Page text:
Officials from the White House and Pentagon are still going over the details of an immunity plan, but the major roadblocks on a deal are no longer an issue, Sen. Richard BlumenthalRichard BlumenthalFCC head unveils plan to roll back net neutrality Senate votes to confirm Rosenstein as deputy attorney general Hoyer not insisting on ObamaCare subsidies in spending bill MORE (D-Conn.) told The Hill on Tuesday.
Blumenthal, who just returned from a visit to Afghanistan, Egypt, Jordan and Israel, met with Afghan President Hamid Karzai and American commanders to discuss the issue of U.S. troop immunity and other matters concerning the administration's 2014 troop drawdown and the overall postwar strategy for Afghanistan.
"I found our conversation with President Karzai very encouraging, as well as our conversations with some of the commanders in the progress that is being made," he said during a press conference Tuesday.
The Connecticut Democrat accompanied Sens. John McCainJohn McCainMcCain: China has done ‘nothing’ on North Korea Trump administration weighing order to withdraw from NAFTA Graham: There are 'no good choices left' with North Korea MORE (R-Ariz.), Kelly AyotteKelly AyotteBottom Line How Gorsuch's confirmation shapes the next Supreme Court battle THE MEMO: Trump set to notch needed win with Gorsuch MORE (R-N.H.), Chris CoonsChris CoonsA Vandenberg movement in Congress Senate approves Trump's Agriculture chief How Gorsuch's confirmation shapes the next Supreme Court battle MORE (D-Del.) and Sheldon WhitehouseSheldon WhitehouseThe Hill's 12:30 Report Dem: Pruitt violating anti-campaigning law with GOP fundraiser Dem senators ask Bannon for more info about Breitbart contact MORE (D-R.I.) during the trip, which also included meetings with members of the Syrian Opposition Council and regional leaders in Jordan and Israel.
He declined to comment on the details of the Karzai meeting or when a final immunity deal would be reached, but reiterated the pact was close to completion after Tuesday's press briefing.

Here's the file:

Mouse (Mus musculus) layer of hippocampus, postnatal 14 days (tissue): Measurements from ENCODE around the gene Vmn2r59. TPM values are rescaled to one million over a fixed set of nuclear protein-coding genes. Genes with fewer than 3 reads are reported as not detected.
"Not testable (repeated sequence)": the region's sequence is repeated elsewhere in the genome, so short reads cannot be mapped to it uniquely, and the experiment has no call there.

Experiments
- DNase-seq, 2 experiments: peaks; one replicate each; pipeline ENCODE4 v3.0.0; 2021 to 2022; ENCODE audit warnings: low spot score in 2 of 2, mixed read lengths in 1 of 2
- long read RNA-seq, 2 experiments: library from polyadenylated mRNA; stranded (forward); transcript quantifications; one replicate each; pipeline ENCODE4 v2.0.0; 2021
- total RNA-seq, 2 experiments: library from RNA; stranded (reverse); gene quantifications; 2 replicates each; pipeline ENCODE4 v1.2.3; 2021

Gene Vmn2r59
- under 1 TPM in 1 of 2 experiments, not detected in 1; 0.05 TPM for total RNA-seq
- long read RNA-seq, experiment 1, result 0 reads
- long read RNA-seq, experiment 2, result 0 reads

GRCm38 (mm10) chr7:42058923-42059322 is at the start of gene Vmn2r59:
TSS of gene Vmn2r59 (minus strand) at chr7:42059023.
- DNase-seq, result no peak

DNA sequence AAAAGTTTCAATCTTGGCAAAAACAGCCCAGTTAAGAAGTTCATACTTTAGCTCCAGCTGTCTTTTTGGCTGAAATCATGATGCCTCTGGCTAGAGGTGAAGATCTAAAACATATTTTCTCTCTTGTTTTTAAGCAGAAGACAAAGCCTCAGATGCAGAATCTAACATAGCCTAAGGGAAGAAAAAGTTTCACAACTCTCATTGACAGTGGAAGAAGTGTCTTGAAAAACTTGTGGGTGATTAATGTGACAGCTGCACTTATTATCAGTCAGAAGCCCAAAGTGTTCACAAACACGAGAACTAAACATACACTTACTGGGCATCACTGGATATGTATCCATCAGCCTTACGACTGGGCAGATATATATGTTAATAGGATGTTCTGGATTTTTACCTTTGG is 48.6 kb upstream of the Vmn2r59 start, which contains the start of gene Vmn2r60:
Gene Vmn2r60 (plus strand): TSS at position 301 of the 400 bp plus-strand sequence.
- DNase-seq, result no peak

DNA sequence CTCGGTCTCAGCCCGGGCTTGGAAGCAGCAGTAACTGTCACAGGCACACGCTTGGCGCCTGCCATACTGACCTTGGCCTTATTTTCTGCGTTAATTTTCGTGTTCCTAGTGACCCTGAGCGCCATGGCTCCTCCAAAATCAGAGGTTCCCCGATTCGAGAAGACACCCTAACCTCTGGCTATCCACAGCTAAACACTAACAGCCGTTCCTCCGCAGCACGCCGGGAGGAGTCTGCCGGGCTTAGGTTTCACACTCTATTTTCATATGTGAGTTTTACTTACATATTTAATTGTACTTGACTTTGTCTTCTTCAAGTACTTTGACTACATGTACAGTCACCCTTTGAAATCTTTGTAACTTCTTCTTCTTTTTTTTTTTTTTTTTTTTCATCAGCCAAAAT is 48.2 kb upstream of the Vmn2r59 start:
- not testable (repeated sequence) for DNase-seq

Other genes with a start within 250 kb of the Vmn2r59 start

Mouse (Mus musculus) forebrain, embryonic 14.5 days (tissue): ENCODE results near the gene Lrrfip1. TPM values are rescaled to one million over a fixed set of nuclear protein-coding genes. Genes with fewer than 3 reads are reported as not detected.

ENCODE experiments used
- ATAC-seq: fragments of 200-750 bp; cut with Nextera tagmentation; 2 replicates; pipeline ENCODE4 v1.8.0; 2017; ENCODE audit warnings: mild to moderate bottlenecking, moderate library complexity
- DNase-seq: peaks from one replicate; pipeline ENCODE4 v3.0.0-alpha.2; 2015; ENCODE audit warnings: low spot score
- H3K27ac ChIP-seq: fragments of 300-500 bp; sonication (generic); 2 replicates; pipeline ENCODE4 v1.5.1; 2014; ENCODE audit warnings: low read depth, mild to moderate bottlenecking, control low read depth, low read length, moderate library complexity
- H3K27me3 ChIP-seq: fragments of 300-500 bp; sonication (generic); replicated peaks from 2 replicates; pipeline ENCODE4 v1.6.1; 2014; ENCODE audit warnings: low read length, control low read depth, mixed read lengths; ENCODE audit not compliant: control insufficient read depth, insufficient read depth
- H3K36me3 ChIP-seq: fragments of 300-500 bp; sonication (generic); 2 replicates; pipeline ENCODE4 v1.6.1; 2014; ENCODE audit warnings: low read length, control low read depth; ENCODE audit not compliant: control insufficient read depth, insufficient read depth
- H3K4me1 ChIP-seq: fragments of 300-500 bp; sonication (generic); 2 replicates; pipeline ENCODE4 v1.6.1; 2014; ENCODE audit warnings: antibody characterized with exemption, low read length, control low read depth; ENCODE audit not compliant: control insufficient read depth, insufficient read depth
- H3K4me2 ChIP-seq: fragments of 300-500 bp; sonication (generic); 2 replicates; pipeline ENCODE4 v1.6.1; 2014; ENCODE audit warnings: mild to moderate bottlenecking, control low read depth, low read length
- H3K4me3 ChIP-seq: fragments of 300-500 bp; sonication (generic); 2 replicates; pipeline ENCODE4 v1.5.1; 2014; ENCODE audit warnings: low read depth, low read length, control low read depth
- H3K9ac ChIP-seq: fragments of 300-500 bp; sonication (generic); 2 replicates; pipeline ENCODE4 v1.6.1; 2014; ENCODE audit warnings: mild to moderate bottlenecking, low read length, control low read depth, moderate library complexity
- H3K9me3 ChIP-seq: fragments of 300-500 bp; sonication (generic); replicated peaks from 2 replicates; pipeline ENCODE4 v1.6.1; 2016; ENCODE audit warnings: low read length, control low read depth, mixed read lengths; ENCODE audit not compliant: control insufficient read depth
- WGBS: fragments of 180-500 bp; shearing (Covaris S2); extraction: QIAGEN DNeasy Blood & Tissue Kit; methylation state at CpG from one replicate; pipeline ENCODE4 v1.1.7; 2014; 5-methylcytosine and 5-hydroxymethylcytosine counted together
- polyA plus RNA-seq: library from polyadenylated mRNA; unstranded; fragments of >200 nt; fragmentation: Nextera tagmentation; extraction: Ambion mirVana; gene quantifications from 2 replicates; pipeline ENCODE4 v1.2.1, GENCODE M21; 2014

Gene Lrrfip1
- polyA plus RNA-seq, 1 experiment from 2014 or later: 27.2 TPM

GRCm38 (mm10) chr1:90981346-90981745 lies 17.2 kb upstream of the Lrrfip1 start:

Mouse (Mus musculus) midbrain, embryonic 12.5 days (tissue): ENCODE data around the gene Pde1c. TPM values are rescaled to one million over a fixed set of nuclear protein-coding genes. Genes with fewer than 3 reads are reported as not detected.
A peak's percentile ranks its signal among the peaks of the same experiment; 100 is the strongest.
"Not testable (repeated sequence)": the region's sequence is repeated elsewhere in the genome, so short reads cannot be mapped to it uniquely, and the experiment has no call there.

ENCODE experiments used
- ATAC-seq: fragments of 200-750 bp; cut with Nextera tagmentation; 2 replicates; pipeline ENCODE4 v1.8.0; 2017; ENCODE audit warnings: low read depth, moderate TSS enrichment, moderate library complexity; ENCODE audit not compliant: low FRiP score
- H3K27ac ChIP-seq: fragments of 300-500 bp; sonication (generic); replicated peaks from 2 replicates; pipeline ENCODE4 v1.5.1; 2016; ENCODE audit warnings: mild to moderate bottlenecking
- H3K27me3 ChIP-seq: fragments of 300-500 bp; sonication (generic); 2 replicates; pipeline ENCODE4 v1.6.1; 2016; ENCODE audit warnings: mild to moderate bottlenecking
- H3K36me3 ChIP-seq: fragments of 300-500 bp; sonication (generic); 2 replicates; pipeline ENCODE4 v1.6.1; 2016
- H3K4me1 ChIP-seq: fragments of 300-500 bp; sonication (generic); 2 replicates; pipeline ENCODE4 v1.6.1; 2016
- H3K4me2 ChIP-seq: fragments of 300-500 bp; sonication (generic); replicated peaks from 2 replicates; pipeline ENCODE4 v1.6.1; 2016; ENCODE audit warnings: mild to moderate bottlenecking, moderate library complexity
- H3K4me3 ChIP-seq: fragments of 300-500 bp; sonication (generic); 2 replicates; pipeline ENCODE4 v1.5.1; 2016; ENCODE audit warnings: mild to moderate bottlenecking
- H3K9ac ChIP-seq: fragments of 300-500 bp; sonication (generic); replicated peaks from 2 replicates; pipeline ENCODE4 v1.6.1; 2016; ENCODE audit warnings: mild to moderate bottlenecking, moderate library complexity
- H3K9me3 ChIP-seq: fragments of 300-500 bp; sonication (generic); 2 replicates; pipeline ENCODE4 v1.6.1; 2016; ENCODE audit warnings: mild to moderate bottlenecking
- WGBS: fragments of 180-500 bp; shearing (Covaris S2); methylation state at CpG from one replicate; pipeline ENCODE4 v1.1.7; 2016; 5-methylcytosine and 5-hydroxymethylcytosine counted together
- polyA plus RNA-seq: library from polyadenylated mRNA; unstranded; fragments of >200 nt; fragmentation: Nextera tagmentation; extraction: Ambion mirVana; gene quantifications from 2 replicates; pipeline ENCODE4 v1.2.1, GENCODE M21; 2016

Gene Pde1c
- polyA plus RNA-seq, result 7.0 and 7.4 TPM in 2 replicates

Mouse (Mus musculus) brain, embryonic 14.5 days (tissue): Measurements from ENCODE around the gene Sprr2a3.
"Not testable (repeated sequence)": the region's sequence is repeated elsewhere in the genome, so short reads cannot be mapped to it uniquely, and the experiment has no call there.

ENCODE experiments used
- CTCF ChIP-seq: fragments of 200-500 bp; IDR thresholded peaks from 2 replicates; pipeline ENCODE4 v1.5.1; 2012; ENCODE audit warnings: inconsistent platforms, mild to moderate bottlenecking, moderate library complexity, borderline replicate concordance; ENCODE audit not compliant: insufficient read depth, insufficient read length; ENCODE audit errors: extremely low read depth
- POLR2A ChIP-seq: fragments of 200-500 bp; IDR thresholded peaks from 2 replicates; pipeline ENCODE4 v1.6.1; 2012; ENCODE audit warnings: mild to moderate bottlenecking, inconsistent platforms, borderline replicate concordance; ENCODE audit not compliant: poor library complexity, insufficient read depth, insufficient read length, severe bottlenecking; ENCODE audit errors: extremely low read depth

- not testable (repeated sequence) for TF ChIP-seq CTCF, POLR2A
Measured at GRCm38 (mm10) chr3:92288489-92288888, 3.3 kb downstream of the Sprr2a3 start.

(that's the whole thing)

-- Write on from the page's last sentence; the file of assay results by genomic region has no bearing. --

On Tuesday, Senate Armed Services Committee Chairman Carl LevinCarl LevinFor the sake of American taxpayers, companies must pay their fair share What the Iran-Contra investigation can teach us about Russia probe Senate about to enter 'nuclear option' death spiral MORE (D-Mich.) said a troop immunity deal would be critical for any American military presence in Afghanistan after 2014.
Levin, along with committee member Sen. Jack ReedJack ReedSunday shows preview: McMaster hits circuit for second straight week The Hill's 12:30 Report Easy accessibility of voter registration data imperils American safety MORE (D-R.I.), also recently returned from a visit to eastern Afghanistan as part of a week-long congressional junket that included stops to Turkey and NATO headquarters in Brussels.
The lack of an troop immunity deal ultimately killed an agreement between the Obama administration and Iraq on positioning U.S. forces in the country after the American pullout in December 2011, Levin pointed out.
Washington has similar agreements with almost every country where U.S. forces are deployed, President Obama said during a joint press conference with Karzai at the White House earlier this month.
Looking to avoid a repeat of Iraq, the White House reportedly made concessions on several key security issues in order to get the beginnings of an immunity deal in place.
The White House has agreed to hand over complete control of U.S.-run detention facilities in the country, as well as pull out American military units stationed inside Afghan villages, Karzai said during the joint press conference.
A possible immunity deal would also reverse a Pentagon decision to retain custody of hundreds of suspected Taliban fighters captured by American and NATO forces in Afghanistan.